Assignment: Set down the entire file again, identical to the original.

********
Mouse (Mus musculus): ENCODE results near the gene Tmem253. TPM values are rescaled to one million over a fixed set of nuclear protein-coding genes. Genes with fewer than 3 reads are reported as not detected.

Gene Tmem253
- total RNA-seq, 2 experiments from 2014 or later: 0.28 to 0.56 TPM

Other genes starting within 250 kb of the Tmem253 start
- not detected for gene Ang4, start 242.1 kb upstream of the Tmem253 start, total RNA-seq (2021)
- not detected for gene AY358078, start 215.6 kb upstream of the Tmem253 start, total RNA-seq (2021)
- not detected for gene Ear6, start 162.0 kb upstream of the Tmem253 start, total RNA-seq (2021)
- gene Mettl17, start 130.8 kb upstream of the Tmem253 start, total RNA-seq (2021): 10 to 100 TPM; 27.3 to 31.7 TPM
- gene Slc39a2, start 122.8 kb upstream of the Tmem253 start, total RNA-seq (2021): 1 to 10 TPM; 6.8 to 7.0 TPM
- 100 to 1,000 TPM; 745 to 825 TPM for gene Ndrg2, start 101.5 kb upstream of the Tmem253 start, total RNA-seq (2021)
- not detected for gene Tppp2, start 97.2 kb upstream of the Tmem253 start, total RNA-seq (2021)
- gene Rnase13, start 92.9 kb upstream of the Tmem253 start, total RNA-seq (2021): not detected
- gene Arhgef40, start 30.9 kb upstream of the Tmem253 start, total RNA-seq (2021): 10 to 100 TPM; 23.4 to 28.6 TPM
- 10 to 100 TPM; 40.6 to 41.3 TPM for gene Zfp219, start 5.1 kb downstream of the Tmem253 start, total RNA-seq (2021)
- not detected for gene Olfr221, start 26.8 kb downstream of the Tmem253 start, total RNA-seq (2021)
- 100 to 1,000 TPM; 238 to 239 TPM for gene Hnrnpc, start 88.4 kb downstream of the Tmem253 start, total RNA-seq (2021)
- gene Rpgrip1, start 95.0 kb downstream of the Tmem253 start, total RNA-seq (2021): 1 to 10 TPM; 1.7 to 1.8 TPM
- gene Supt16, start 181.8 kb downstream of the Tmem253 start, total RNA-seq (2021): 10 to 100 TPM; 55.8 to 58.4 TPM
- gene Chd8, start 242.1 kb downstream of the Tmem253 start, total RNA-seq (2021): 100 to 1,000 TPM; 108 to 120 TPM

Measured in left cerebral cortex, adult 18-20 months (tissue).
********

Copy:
Mouse (Mus musculus): ENCODE results near the gene Tmem253. TPM values are rescaled to one million over a fixed set of nuclear protein-coding genes. Genes with fewer than 3 reads are reported as not detected.

Gene Tmem253
- total RNA-seq, 2 experiments from 2014 or later: 0.28 to 0.56 TPM

Other genes starting within 250 kb of the Tmem253 start
- not detected for gene Ang4, start 242.1 kb upstream of the Tmem253 start, total RNA-seq (2021)
- not detected for gene AY358078, start 215.6 kb upstream of the Tmem253 start, total RNA-seq (2021)
- not detected for gene Ear6, start 162.0 kb upstream of the Tmem253 start, total RNA-seq (2021)
- gene Mettl17, start 130.8 kb upstream of the Tmem253 start, total RNA-seq (2021): 10 to 100 TPM; 27.3 to 31.7 TPM
- gene Slc39a2, start 122.8 kb upstream of the Tmem253 start, total RNA-seq (2021): 1 to 10 TPM; 6.8 to 7.0 TPM
- 100 to 1,000 TPM; 745 to 825 TPM for gene Ndrg2, start 101.5 kb upstream of the Tmem253 start, total RNA-seq (2021)
- not detected for gene Tppp2, start 97.2 kb upstream of the Tmem253 start, total RNA-seq (2021)
- gene Rnase13, start 92.9 kb upstream of the Tmem253 start, total RNA-seq (2021): not detected
- gene Arhgef40, start 30.9 kb upstream of the Tmem253 start, total RNA-seq (2021): 10 to 100 TPM; 23.4 to 28.6 TPM
- 10 to 100 TPM; 40.6 to 41.3 TPM for gene Zfp219, start 5.1 kb downstream of the Tmem253 start, total RNA-seq (2021)
- not detected for gene Olfr221, start 26.8 kb downstream of the Tmem253 start, total RNA-seq (2021)
- 100 to 1,000 TPM; 238 to 239 TPM for gene Hnrnpc, start 88.4 kb downstream of the Tmem253 start, total RNA-seq (2021)
- gene Rpgrip1, start 95.0 kb downstream of the Tmem253 start, total RNA-seq (2021): 1 to 10 TPM; 1.7 to 1.8 TPM
- gene Supt16, start 181.8 kb downstream of the Tmem253 start, total RNA-seq (2021): 10 to 100 TPM; 55.8 to 58.4 TPM
- gene Chd8, start 242.1 kb downstream of the Tmem253 start, total RNA-seq (2021): 100 to 1,000 TPM; 108 to 120 TPM

Measured in left cerebral cortex, adult 18-20 months (tissue).